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Don Kerr

Fellowship in United College


Don Kerr joined The University of Winnipeg Physics Department in 1969 and spent the next 35 years serving the University with great distinction. Kerr contributed to the Department of Physics, the Faculty of Arts and Science, and the University as a whole—all the while maintaining an active research program.

The Winnipeg-born and Manitoba-educated physicist came to teach at UWinnipeg after spending two years as a Research Fellow at Harvard University completing his post-doctoral work on mass spectrometry and the previous two years as a National Research Council post-doctoral fellow in Germany.

“Don has an outstanding record of academic scholarship,” says Physics Chair Randy Kobes. “He held an NSERC operating grant, or its equivalent, since 1969, which is a remarkable accomplishment. As the awarding of such grants undergoes a rigorous peer-reviewed process, it is apparent that Don’s contributions have consistently been recognized as significant both nationally and internationally.”

Kerr, who retired in 2004, has published approximately 80 refereed journal articles and conference papers. The University of Winnipeg recognized Kerr’s achievement in research in 1990 when he was awarded, along with his long-time collaborator Steen Dannefaer, the Erica and Arnold Rogers Award for Excellence in Research.

In addition to his scholarly activities, Kerr was Chair of the Physics Department from 1981-82, a Senator, and member of many committees including Search and Nominating Committee for President, Committee to Nominate a Chancellor, and Review Committee for Promotion to Full Professor. Throughout his career, Kerr contributed greatly to the life of the department and the University both in administrative capacities and providing leadership and guidance.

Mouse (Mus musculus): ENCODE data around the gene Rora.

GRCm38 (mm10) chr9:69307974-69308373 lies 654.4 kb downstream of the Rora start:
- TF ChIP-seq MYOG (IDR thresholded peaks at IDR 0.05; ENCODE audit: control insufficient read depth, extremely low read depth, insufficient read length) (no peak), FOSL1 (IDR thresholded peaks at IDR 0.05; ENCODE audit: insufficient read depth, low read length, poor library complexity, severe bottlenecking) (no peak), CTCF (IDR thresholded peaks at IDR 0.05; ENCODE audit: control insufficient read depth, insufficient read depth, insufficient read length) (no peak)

From 1982-92, Kerr served two terms as Associate Dean (Budget and Planning), an appointment he considers a career highlight. Colleagues note that he carried out the Associate Dean responsibilities with the utmost professionalism, integrity, and fairness.

“Professor Kerr was able to excel at his administrative duties without ever losing his enthusiasm for teaching and his love of physics,” states Dean of Science Gabor Kunstatter.

And, according to Michael McIntyre, Dean of Arts and Science at the time, “Don was simply the most respected administrator at the University. Don had a very powerful influence within the University that derived, in large measure, from the fact that he always behaved as a colleague. He was of the faculty not from it. I think Don epitomizes, without even a hint of cliché, the phrase ‘a gentleman and a scholar.’”

Today, Kerr is being honoured for his exemplary research and his dedication to The University of Winnipeg when he is admitted as a Fellow of United College.

“It’s very gratifying to be given this significant honour,” Kerr says. “I am pleased to be joining the company of those who have received Fellowship in United College and I am proud to continue to be a part of The University of Winnipeg.”